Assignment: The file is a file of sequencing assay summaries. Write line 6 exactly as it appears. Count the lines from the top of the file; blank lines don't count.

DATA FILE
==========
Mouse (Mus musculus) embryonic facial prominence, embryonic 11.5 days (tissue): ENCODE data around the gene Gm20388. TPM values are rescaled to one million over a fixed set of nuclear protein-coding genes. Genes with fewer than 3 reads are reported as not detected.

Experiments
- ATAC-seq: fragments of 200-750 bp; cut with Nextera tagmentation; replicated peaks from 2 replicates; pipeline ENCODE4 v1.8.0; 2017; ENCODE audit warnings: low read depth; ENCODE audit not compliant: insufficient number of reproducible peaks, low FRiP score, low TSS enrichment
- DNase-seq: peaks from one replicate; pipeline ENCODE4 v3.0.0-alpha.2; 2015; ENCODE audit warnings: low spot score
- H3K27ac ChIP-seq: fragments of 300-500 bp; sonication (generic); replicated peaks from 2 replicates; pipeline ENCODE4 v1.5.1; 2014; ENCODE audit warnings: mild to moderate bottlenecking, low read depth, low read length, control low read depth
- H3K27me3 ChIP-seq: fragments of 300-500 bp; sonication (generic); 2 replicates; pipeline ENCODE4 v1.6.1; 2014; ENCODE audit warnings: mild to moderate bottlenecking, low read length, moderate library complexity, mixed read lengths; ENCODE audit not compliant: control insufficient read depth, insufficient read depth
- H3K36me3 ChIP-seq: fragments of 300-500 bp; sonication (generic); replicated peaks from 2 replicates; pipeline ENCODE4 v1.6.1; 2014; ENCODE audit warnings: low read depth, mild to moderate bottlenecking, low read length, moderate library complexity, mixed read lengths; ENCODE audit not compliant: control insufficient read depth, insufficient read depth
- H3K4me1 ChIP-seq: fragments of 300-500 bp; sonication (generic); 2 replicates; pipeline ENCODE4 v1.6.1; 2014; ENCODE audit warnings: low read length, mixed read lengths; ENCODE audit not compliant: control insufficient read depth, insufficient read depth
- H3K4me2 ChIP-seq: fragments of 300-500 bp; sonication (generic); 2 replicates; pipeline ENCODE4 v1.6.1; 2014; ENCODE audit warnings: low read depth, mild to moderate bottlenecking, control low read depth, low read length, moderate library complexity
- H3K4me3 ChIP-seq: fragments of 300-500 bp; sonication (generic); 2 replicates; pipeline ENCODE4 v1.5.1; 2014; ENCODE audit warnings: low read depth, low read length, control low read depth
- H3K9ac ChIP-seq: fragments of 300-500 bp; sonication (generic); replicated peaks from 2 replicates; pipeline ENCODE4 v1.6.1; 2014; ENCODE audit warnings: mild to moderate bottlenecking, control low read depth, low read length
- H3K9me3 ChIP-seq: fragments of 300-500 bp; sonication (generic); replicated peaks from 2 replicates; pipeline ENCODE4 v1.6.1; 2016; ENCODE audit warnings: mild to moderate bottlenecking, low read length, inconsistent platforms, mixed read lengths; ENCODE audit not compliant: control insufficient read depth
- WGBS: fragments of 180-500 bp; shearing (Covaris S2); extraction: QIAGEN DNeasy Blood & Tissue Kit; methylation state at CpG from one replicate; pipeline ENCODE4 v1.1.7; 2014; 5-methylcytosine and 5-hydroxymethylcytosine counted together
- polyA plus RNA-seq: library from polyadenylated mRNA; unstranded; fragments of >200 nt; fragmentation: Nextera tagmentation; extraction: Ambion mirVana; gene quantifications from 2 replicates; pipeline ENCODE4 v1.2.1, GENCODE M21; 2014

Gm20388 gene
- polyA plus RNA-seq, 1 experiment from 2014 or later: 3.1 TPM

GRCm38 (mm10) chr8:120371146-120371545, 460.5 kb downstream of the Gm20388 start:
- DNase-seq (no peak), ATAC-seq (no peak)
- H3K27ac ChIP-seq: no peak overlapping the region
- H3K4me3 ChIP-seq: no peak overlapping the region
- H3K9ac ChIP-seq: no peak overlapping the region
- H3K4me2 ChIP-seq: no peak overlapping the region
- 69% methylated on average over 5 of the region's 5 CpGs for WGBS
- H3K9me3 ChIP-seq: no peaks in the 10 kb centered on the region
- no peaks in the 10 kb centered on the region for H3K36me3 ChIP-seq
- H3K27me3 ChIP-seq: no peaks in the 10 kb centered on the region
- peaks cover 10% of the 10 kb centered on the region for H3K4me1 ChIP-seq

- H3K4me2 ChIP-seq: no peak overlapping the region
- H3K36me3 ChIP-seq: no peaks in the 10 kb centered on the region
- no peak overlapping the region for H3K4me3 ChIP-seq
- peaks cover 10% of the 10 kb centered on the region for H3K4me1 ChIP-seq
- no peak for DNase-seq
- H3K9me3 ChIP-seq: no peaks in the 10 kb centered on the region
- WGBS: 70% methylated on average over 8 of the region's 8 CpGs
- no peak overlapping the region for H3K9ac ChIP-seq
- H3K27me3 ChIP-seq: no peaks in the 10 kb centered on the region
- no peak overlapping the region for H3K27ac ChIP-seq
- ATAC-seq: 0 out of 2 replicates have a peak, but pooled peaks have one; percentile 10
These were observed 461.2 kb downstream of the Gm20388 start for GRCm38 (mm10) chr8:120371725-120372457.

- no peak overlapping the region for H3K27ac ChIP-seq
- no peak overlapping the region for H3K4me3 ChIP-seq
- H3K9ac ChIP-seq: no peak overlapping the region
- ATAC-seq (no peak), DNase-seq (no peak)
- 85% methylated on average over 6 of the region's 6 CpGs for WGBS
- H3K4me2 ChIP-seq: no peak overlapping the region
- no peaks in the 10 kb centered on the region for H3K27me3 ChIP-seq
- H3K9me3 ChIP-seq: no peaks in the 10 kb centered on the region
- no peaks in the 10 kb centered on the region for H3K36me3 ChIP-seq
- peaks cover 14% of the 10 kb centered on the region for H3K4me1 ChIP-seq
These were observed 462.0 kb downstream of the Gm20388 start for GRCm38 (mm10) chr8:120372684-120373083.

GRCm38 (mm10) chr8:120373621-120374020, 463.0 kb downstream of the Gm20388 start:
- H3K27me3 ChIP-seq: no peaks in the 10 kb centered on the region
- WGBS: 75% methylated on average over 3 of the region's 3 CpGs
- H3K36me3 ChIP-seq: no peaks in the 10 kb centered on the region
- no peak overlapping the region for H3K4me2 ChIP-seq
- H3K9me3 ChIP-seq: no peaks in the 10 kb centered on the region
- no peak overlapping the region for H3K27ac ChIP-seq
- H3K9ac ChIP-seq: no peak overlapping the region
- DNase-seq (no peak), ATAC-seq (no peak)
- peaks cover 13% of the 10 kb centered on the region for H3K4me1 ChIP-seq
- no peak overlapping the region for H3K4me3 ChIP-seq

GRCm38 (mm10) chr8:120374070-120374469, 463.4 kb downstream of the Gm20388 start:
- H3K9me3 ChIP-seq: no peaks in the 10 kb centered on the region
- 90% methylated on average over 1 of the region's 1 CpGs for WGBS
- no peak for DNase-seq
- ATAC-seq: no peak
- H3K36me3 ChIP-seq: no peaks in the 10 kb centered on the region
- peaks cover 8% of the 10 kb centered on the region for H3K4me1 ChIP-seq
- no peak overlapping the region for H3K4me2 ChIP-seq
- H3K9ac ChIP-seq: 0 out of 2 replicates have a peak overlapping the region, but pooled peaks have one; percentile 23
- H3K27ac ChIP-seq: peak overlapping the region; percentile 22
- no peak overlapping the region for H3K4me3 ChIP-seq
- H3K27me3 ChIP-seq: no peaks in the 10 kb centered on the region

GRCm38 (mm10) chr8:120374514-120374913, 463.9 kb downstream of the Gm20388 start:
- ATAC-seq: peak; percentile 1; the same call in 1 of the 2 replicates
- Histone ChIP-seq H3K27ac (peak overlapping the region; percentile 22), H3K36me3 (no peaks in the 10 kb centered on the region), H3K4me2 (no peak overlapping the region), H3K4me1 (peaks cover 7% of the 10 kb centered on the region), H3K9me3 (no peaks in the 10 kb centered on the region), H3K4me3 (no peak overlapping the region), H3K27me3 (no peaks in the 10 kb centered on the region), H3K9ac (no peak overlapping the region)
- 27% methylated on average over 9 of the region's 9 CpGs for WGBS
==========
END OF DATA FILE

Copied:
- H3K27me3 ChIP-seq: fragments of 300-500 bp; sonication (generic); 2 replicates; pipeline ENCODE4 v1.6.1; 2014; ENCODE audit warnings: mild to moderate bottlenecking, low read length, moderate library complexity, mixed read lengths; ENCODE audit not compliant: control insufficient read depth, insufficient read depth